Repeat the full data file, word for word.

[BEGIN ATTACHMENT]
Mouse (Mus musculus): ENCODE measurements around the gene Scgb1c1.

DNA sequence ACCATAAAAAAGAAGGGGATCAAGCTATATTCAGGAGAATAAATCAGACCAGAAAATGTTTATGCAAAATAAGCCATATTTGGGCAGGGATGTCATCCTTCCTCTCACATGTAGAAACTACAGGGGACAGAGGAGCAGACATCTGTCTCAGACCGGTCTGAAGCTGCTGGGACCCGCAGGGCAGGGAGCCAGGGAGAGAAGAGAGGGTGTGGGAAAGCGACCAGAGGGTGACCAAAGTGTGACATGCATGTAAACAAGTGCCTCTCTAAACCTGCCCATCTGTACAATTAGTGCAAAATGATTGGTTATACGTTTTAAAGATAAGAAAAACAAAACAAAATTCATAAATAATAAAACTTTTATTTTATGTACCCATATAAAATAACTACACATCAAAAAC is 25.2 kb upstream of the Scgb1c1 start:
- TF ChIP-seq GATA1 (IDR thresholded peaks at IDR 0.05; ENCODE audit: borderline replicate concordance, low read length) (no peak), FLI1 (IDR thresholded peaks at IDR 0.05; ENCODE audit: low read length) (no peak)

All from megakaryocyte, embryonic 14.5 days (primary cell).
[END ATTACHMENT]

Mouse (Mus musculus): ENCODE measurements around the gene Scgb1c1.

DNA sequence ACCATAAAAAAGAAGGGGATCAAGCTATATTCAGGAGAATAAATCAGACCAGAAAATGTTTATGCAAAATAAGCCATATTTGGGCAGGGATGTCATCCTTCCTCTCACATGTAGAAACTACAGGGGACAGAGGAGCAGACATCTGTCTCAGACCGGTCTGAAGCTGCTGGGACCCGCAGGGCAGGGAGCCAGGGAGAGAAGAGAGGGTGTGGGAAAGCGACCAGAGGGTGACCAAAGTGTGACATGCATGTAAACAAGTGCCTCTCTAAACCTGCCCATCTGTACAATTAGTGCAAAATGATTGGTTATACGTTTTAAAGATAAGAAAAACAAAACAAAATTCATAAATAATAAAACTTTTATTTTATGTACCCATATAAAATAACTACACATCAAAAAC is 25.2 kb upstream of the Scgb1c1 start:
- TF ChIP-seq GATA1 (IDR thresholded peaks at IDR 0.05; ENCODE audit: borderline replicate concordance, low read length) (no peak), FLI1 (IDR thresholded peaks at IDR 0.05; ENCODE audit: low read length) (no peak)

All from megakaryocyte, embryonic 14.5 days (primary cell).